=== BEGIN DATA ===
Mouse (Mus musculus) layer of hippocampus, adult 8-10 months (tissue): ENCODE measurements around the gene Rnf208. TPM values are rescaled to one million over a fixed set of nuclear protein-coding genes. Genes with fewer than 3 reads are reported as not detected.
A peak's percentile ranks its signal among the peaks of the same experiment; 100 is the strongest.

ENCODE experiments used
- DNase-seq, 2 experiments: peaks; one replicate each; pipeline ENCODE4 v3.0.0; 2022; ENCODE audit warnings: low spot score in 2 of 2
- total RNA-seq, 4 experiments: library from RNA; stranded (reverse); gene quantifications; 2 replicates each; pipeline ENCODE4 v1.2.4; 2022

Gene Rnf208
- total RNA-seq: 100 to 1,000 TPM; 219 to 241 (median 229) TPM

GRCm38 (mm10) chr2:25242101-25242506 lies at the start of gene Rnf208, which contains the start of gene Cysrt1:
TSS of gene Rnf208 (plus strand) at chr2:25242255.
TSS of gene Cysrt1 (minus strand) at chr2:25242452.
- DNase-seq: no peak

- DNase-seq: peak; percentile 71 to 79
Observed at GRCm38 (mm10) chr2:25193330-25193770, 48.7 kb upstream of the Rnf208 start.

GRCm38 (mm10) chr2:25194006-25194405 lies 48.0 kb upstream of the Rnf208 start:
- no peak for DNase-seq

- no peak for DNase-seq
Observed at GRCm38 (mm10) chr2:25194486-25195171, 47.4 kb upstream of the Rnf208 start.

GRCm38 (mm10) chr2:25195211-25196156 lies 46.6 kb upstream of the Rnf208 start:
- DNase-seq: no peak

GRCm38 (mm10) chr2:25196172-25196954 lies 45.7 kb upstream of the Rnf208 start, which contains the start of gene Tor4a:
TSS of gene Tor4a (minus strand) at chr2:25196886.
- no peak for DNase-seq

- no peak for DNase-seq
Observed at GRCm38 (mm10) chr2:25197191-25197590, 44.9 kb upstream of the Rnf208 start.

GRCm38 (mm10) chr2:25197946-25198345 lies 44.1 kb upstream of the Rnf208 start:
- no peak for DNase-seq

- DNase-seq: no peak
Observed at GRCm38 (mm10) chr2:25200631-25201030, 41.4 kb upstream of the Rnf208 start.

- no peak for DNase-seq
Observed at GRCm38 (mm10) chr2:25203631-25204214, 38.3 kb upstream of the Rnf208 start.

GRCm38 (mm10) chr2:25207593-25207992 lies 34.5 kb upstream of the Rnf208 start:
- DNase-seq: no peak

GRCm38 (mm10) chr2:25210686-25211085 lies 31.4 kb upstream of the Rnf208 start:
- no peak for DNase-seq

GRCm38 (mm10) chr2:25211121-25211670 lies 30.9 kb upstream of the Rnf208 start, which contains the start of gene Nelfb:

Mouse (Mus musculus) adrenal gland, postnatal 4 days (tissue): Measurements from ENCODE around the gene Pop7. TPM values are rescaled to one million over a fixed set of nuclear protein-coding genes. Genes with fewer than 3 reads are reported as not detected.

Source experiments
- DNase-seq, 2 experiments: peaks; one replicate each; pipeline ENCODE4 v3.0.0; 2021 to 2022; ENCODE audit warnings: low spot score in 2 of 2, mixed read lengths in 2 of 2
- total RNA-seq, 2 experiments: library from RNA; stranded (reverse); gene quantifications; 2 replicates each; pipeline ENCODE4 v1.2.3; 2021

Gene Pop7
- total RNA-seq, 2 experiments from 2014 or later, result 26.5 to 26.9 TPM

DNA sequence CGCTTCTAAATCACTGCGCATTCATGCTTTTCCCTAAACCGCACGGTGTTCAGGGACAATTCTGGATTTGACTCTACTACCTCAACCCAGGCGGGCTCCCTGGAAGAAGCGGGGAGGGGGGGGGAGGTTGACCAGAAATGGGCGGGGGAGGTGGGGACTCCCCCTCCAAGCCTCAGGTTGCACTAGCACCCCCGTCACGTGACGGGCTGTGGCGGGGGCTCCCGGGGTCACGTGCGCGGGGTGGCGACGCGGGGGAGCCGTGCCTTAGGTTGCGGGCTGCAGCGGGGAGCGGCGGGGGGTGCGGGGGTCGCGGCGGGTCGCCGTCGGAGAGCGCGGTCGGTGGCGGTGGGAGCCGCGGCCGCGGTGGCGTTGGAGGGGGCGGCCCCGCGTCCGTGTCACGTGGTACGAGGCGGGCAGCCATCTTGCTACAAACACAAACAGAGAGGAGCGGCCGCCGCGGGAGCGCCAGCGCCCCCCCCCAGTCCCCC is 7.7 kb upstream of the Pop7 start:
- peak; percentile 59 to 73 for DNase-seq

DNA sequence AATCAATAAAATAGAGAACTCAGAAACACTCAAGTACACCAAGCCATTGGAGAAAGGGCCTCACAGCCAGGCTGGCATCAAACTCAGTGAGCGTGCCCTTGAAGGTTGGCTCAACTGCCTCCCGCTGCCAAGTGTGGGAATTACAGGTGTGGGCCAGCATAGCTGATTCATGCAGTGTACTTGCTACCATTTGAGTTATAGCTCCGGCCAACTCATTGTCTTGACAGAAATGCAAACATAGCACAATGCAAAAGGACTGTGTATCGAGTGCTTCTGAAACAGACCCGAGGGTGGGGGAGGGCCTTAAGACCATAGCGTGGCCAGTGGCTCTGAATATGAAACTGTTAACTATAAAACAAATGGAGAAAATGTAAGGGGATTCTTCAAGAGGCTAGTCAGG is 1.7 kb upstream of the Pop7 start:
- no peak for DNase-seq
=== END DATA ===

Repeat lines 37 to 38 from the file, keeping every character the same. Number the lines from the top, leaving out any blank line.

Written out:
Source experiments
- DNase-seq, 2 experiments: peaks; one replicate each; pipeline ENCODE4 v3.0.0; 2021 to 2022; ENCODE audit warnings: low spot score in 2 of 2, mixed read lengths in 2 of 2